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40 years ago this year, in December 1967, the much-loved Clyde paddle steamer
Jeanie Deans was towed away from the River Thames to ship breakers at Antwerp,
Belgium. She had been withdrawn from service on the Clyde by her owners the
Caledonian Steam Packet Company, at the end of the 1964 season as the company
began to reduce its fleet size to stem escalating finacial losses. Jeanie Deans
was only 33 years old. It was around this time that it was becoming clear to
enthusiasts that paddle steamers would soon disappear entirely from the British
coastal cruising scene, despite having been a fixture for over 150 years as
the 1960s saw an end to the old certainties of life and new financial pressures
on steamer operators.
In Britain, the Paddle Steamer Preservation Society was founded in 1959, but as a small enthusiast group it could only look on in despair as more and more vessels were taken out of service and sold for scrap. Even in 1974, when the Society were unexpectedly offered ownership of the Clyde's last paddler, PS Waverley, a former L&NER and Caledonian Steam Packet fleet mate of Jeanie Deans, it was not seriously thought that she could be retained in operational service, although the drive and commitment of several members, notably Douglas McGowan, Terry Sylvester and later David Neill eventually brought this about.
Back in 1964, enthusiasts could only hope for a miracle as no other coastal cruise operators would have been willing to buy a large and expensive to operate and maintain ship with obsolete technology. Preservationism, now almost taken for granted, was still in its extreme infancy in the 1960s as society looked forward to a brave new world of modernism and technological advancement. Fortunately, salvation was to come in the shape of a Mr D Rose who took it upon himself to operate the ship privately on the River Thames. London had seen a rapid decline in its excursion steamer fleet, with vessels having succumbed to the same financial pressures which existed elsewhere. The last paddler in the area was the PS Medway Queen which was withdrawn after the end of the 1963 season and the remaining motor vessels of the General Steam Navigation Company were taken out of service after the 1966 season. With such a large poulation in the London area, there did appear to be room for at least one vessel, but Mr Rose's enterprise with the "Jeanie", which he renamed "Queen of the South", came to a unfortunate end, primarily due to the unreliability of the old paddler, and clearly illustrating the enormous difficulties in attempting to operate such a large steamer on an individual's own account.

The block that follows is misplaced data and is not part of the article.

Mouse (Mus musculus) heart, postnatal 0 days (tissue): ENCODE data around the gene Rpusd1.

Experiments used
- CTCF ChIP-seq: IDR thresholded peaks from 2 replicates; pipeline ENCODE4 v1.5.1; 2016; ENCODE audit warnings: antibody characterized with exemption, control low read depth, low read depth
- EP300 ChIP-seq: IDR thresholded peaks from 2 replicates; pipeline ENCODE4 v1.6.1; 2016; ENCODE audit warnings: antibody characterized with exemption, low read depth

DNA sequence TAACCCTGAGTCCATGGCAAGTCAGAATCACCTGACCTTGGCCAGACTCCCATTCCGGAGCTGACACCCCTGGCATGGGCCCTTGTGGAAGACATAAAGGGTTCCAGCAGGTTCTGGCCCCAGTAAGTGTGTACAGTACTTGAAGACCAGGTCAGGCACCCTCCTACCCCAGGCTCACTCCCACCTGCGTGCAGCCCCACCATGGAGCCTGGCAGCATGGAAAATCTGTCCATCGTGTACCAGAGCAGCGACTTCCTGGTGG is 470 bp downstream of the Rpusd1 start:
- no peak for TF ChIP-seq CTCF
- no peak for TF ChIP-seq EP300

The Paddle Steamer Preservation Society clearly remembered these experiences when they found themselves in control of Waverley, which they initially put back into service with great trepidation, but, thankfully, with the support of large numbers of well-wishers and sponsors.
The unfortunate fate of Jeanie Deans perhaps, in some way, helped the later success in saving "Waverley", but had she been able to sail on for a few more years, perhaps she would have survived into an era where the loss of any paddle steamer is regarded as an avoidable tragedy, rather than an inevitable concession to modernisation.
Here are a few views of Jeanie Deans in her Clyde days to remind us of happier times ....................
In 1936, the LNER adopted a new
colour scheme, a less intricate design, with grey hulls with white
upper-works and deckhouses which lasted until World War II. The traditional funnel colours remained
Valentine's Post card posted from Dunoon in April 1938 kindly supplied by Michael Brown from his collection
A Judges photo of Jeanie Deans at Arrochar issued as a post card kindly supplied by Michael Brown from his collection
Jeanie Deans, photo by Jimmy Reid, kindly supplied by Ronnie McLeod
Photo by Alexander Bain, kindly supplied by Donald Bain